Soccer Coaching Blog | Professional Soccer Coaching Advice

Can youth soccer players become “past it”

Well not past it, but you know they don’t want to play anymore. It’s a sad time when you see players you have put such a lot of effort in turn away from the game you have taught them. A lot of my players are the guinea pigs for Better Soccer Coaching sessions.

I was thinking about this when I watched the great Arsenal and Brazil player Gilberto turning in a performance where he was dropping too deep, far deeper then he had done before and so let the opposition come on top of him. He’s a World Cup winning player, a captain of Arsenal. He’s no fly-by-night, he’s the real thing. They don’t give World Cup medals to just anyone.

And yet somehow he is suddenly defending too deep. Although still strong defensively, he seems to have forgotten how to attack.

Early on in the season Arsene Wenger had dropped him. A World Cup winner and former captain dropped. But Wenger has been proved right, so why did he go back to him? Loyalty plays such a big part of these decisions. You can’t cast aside a World Cup winner can you?

I see this happening to young players, not because they burn out or are past it, they just don’t want to play anymore. They outgrow it and they stop reading the game, are too deep or too far forward or just are not there. The buzz has gone and the passion has died.

And I too feel that loyalty. I made a mistake this season with one of my strikers. Michael was obviously much more interested in golf than soccer. He had told me so last season but asked if he could play in some matches this season when he wasn’t playing golf. I agreed but only because he had played so many games for me. He didn’t play well, he missed some easy chances and half way through the season left to take up a golfing career.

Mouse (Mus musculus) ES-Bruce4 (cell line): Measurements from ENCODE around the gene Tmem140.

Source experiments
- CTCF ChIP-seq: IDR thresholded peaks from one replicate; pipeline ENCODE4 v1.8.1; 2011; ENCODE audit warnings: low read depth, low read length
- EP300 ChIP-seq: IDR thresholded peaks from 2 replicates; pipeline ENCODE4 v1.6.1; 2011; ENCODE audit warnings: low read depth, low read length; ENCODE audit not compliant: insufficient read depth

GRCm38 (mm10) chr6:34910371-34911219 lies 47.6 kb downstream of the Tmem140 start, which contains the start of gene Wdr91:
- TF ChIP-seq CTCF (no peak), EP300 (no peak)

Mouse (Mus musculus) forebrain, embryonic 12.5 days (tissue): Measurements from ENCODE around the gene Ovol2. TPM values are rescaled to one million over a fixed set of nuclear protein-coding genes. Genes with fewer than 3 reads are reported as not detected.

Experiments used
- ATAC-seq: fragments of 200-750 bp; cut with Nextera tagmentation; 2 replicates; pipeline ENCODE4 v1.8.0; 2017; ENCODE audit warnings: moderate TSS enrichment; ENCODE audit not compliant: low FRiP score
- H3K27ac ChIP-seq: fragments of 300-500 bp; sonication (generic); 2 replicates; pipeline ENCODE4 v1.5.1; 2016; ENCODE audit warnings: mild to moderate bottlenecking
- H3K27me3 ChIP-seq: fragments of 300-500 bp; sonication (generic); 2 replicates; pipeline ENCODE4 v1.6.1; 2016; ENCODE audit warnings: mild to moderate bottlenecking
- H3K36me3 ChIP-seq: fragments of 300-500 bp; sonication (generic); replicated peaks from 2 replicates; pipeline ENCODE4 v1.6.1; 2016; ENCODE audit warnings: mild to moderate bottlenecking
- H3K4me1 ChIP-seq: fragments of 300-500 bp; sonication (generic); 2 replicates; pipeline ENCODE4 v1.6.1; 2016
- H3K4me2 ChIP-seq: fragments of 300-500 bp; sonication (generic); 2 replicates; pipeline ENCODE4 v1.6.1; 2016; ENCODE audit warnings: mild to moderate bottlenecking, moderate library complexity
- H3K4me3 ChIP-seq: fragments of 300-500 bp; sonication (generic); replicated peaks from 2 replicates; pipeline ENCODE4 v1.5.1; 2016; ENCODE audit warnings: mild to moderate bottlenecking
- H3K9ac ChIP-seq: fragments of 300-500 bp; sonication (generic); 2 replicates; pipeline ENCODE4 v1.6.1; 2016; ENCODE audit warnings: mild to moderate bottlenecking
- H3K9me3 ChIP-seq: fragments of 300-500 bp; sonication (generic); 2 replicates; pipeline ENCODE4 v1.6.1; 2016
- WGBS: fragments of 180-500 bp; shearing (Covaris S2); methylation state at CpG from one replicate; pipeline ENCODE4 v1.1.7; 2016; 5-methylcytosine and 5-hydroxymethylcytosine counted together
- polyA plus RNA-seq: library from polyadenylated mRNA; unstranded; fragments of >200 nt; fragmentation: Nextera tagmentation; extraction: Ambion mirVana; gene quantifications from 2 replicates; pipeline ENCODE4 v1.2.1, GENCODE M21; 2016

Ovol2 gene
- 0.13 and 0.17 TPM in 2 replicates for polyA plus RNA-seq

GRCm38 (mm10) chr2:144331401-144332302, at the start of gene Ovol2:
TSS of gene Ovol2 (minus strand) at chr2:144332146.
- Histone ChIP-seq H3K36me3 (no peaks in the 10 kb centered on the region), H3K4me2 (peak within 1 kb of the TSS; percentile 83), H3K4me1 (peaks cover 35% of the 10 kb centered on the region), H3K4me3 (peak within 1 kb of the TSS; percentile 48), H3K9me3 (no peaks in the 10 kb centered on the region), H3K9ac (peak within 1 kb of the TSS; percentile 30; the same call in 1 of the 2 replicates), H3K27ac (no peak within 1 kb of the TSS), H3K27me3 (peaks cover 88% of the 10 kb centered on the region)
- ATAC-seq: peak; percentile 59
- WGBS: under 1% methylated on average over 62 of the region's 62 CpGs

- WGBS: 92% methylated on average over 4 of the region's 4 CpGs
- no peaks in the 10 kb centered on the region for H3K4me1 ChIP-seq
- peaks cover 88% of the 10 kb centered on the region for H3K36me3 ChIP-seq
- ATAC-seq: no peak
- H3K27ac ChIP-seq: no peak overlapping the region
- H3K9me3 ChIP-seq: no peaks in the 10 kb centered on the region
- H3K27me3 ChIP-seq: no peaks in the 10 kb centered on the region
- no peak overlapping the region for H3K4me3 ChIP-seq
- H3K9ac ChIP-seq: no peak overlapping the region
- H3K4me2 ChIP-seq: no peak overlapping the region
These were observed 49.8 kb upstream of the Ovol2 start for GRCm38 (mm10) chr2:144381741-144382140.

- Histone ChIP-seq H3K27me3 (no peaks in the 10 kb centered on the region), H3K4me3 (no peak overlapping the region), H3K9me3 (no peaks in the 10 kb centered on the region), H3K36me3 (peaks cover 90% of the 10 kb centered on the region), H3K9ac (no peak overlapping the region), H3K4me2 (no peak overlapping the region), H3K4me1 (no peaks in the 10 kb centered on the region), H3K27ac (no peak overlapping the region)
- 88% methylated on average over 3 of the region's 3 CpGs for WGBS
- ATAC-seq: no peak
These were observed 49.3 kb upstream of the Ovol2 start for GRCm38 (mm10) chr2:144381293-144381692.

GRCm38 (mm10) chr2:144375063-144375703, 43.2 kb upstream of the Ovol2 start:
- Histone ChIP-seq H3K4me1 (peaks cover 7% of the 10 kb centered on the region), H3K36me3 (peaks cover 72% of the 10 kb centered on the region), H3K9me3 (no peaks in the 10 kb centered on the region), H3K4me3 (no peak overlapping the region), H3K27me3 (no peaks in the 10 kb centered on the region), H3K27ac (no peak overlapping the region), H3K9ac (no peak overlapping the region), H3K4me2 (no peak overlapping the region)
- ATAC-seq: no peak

This boy was the van Nistelroy of the under 10s but somewhere along the way by Under 15 he was past it.

Gilberto is a wonderful player but he no longer reads the game as well as he did. At the top level, the very top level, he is past it.

And I have players in my team that were once the heartbeat that made the team tick, but as they grew older and other things took their interest and took them away from soccer I too, like Mr Wenger, had to pick other players to take their place, and I too like Mr Wenger wanted to play the players who had played for me since under 4 even though they were “past it”. Their ghosts haunt the pages of Better Soccer Coaching.

The time to be soccer superstars is very short, both at international and at youth levels.

David Clarke, editor, Better Soccer Coaching


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